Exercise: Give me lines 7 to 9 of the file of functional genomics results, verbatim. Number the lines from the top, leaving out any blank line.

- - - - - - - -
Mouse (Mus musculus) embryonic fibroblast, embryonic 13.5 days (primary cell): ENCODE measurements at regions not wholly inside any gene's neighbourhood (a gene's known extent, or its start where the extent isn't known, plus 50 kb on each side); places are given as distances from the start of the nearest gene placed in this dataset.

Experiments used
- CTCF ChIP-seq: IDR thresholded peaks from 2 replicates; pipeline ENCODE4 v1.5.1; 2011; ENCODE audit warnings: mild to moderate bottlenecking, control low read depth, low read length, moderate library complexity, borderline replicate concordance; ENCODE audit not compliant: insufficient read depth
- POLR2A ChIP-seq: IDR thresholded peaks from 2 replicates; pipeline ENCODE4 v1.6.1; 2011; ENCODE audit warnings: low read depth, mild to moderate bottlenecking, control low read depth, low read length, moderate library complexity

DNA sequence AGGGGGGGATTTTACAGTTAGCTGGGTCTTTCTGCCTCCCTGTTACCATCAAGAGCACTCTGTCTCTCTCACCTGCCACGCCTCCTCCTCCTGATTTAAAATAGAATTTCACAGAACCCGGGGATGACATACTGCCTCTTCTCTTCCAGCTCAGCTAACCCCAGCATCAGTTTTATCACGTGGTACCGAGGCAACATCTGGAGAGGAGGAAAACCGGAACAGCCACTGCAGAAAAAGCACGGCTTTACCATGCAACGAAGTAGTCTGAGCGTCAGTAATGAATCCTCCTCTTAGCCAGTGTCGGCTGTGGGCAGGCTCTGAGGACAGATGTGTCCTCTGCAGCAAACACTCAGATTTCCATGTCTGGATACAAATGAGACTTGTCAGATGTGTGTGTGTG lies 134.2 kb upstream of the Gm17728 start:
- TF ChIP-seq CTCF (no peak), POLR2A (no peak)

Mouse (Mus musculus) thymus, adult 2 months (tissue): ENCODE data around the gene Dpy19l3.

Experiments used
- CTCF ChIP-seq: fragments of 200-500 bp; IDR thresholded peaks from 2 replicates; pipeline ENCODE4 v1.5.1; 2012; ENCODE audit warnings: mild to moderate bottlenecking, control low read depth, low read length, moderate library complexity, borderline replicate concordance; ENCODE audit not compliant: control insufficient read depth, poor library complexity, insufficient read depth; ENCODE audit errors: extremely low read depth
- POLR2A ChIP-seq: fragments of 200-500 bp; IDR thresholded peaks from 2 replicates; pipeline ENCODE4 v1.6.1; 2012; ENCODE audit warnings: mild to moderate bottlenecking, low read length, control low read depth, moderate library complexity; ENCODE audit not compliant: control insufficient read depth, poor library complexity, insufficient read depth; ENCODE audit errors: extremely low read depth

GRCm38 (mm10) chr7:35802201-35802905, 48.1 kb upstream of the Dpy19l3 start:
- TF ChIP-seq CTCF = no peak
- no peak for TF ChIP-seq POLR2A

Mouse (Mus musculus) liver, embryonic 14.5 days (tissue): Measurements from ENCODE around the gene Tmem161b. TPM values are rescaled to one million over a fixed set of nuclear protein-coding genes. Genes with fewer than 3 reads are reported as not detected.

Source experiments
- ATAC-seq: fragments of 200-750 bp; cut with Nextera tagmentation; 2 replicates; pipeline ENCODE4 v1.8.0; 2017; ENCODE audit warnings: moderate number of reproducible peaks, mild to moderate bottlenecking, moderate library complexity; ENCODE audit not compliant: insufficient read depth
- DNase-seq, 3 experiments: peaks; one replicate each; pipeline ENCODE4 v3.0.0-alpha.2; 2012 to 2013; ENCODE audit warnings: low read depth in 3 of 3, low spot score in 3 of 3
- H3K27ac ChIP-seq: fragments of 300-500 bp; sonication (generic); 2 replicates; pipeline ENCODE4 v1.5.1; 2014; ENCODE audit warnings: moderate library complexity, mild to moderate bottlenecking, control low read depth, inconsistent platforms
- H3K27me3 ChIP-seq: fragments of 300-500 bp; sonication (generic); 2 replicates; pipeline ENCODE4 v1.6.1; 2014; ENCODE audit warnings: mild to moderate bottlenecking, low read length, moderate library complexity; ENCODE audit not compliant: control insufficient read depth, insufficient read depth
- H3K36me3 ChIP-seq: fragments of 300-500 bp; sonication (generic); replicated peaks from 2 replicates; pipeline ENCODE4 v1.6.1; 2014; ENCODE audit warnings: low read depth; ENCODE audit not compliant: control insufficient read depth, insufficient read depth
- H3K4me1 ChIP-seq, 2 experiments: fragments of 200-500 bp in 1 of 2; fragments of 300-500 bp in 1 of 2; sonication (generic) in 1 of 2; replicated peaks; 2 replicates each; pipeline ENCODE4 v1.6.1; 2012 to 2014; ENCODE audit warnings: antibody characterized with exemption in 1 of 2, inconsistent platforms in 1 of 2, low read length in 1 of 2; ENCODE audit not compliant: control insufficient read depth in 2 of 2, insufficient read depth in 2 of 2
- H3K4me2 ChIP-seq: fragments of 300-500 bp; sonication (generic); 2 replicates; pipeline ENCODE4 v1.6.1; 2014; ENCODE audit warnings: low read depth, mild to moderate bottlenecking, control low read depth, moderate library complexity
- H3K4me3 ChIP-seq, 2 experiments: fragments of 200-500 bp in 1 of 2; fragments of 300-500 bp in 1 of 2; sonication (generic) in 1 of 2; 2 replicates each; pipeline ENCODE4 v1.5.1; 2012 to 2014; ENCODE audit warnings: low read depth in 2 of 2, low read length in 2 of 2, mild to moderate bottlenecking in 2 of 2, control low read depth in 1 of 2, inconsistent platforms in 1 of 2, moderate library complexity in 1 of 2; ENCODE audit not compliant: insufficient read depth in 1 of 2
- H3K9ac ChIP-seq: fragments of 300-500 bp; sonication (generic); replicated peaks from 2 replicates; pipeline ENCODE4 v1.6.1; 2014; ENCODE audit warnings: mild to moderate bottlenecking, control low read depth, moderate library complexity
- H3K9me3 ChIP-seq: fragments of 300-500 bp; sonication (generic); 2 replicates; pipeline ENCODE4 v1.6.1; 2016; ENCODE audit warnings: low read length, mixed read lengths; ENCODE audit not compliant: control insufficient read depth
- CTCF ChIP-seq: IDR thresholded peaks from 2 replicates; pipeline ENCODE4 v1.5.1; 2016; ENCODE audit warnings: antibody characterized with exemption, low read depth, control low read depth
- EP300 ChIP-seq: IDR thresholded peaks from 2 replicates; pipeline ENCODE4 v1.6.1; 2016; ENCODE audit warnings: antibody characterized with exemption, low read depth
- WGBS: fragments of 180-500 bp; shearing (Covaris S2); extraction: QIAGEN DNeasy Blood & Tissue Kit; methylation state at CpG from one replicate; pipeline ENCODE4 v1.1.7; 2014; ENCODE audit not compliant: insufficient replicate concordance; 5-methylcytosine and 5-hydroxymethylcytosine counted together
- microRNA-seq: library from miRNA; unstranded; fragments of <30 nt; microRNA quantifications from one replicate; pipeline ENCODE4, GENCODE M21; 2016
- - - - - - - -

Mouse (Mus musculus) thymus, adult 2 months (tissue): ENCODE data around the gene Dpy19l3.

Experiments used
- CTCF ChIP-seq: fragments of 200-500 bp; IDR thresholded peaks from 2 replicates; pipeline ENCODE4 v1.5.1; 2012; ENCODE audit warnings: mild to moderate bottlenecking, control low read depth, low read length, moderate library complexity, borderline replicate concordance; ENCODE audit not compliant: control insufficient read depth, poor library complexity, insufficient read depth; ENCODE audit errors: extremely low read depth